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Schiaparelli Sets Relaunch Plan

With an exhibition opening this week at the Costume Institute and a business development plan in place, the storied fashion brand is ready for a comeback.

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PARIS — The storied fashion brand Schiaparelli is ready for a comeback, with an exhibition opening this week at the Costume Institute at the Metropolitan Museum of Art, and a business development plan finally ignited by Schiaparelli’s owner, Italian business titan Diego Della Valle.

This story first appeared in the May 7, 2012 issue of WWD.  Subscribe Today.

WWD has learned that Della Valle has tapped Paris fashion personality Farida Khelfa to be the spokeswoman for Schiaparelli, which will be headquartered here at 21 Place Vendôme. Khelfa is expected to attend the Met gala tonight dressed in vintage Schiaparelli.

Della Valle is searching for a designer, and is aiming to name the new person in September. The first products are slated for introduction in February, with an emphasis on accessories, fragrances and cosmetics, along with some clothing.

The entrepreneur, head of Tod’s SpA, quietly bought the trademarks and archives of the late Paris couturier in May 2006, and since then has frequently described it as a future project. The acquisition was made through a personal holding, Diego Della Valle & C. S.A.P.A.

It’s an opportune time to activate the business, given the exposure promised by the “Schiaparelli and Prada: Impossible Conversations” exhibition at the Costume Institute. It opens to the public on Thursday and runs until Aug. 19.

“The idea with Schiaparelli is to propose the brand with all its modernity, and represent dreams, art and all the most sophisticated things we can do,” Della Valle told WWD. “This brand doesn’t have to get involved in the frenetic world of numbers, accounts and dimensions, but it just has to express itself at its best. The heart of this project will be the Parisian maison in Place Vendôme, in the original location where the first atelier was.”

Although Schiaparelli is often characterized as a brand for fashion cognoscenti only, Della Valle said consumers would appreciate the modernity of her creations and be captivated by “the magic world she had created.”

Born in Rome in 1890, Elsa Schiaparelli was seen as a key rival of Gabrielle Chanel, known for designs heavily influenced by Surrealist art, such as her Shoe hat and Tear dress. She closed her Paris house in 1954 and died in 1973. The Met expo is to showcase about 90 fashion designs and 30 accessories by Schiaparelli.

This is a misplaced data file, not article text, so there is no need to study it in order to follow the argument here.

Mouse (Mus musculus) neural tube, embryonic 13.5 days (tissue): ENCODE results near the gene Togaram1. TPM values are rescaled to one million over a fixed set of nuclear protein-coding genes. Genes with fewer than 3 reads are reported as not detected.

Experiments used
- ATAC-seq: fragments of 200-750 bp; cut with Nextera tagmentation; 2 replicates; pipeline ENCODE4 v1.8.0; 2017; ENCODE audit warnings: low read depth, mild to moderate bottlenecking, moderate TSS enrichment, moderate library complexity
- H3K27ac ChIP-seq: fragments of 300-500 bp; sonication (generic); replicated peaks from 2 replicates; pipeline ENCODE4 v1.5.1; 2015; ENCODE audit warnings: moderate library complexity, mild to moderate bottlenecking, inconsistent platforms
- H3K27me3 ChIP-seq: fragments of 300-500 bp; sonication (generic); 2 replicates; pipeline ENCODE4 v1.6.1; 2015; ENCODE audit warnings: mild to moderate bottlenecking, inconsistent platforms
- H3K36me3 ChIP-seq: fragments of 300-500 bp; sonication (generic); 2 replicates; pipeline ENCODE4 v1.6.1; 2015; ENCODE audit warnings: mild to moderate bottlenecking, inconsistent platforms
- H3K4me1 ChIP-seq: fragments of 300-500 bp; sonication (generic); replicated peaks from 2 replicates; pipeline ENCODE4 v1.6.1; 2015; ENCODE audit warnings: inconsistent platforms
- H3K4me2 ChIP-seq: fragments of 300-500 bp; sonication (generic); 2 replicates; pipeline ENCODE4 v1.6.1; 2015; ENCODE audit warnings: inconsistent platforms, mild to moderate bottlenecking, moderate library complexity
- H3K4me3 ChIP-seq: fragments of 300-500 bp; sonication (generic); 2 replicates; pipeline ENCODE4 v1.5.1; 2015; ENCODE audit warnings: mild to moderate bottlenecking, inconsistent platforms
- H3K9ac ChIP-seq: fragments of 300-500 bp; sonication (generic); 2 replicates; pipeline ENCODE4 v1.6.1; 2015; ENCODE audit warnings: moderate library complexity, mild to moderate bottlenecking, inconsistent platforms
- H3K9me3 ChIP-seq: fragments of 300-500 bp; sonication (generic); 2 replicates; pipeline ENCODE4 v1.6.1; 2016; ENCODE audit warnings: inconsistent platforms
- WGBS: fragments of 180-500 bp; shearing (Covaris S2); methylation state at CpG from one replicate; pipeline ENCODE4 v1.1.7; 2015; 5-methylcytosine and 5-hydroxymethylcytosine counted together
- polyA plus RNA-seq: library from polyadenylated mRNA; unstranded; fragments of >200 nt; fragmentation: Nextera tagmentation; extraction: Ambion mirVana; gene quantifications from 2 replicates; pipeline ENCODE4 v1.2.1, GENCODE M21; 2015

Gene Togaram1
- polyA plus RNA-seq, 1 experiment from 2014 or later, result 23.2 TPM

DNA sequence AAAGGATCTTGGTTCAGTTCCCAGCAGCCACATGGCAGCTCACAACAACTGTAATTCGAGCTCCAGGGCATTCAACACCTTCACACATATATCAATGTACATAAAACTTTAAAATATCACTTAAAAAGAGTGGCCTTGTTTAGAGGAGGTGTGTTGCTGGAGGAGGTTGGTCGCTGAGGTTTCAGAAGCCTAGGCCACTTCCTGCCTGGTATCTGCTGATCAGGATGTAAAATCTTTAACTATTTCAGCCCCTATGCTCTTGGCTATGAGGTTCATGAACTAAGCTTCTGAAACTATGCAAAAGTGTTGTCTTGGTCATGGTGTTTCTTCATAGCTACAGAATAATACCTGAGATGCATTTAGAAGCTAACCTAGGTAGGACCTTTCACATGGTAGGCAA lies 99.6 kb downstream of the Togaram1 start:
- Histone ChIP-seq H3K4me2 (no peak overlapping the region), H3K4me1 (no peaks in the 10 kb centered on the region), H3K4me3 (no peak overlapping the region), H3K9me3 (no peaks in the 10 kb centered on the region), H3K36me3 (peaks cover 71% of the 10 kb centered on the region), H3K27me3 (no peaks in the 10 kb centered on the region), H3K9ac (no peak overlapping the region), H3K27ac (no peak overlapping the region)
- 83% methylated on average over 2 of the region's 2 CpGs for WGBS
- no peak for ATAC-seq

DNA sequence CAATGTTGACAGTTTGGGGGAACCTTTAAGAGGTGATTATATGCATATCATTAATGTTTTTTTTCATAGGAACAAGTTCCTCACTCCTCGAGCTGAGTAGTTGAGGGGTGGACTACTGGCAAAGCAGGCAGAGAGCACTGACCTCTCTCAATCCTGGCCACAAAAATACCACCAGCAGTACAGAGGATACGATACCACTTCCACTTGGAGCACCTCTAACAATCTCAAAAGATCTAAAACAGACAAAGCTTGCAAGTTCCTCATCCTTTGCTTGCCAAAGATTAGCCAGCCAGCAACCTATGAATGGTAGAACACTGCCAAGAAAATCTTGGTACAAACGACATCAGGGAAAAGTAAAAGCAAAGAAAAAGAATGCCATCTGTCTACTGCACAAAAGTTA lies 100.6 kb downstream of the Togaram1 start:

Della Valli’s Schiaparelli re-launch plan seems closely modeled after Roger Vivier, the famous but dormant French shoe brand he revived in 2002, ultimately tapping Bruno Frisoni as the designer and Ines de la Fressange as its glamorous ambassador. Last year, Roger Vivier revenues climbed 67.9 percent to 36.5 million euros, or $50.7 million, as reported.

Schiaparelli said Khelfa, a popular and ultrachic figure on the Paris fashion and social scenes, embodies the artistic eccentricity of the founding designer, with a flair for the avant-garde.

She is probably best known as a muse for designers Azzedine Alaïa and Jean Paul Gaultier in the Eighties and beyond. She played multiple roles at those houses — model, press attaché, couture director — and figured prominently in a recent exhibition at Les Arts Décoratifs here devoted to the work of graphic designer and photographer Jean-Paul Goude.

Khelfa has segued into film, playing roles in a number of mainly French productions and, more recently, trying her hand on the other side of the camera, directing documentaries about Gaultier and the young people in the Tunisian revolution.

The Schiaparelli revival arrives at a time when fashion rebirths are a hot topic.

In December, French luxury kingpin Bernard Arnault opened a flagship on the Rue Saint Honoré for Moynat, a trunk-­maker founded in 1849 and dormant for decades. Fauré Le Page, a famous gunsmith established in Paris in 1717, is readying a boutique to open on Rue Cambon later this year. And French entrepreneur Arnaud de Lummen has in his possession a bouquet of heritage brands he intends to sell or relaunch with partners. These include the couture name Mainbocher and storied footwear name Herbert Levine.

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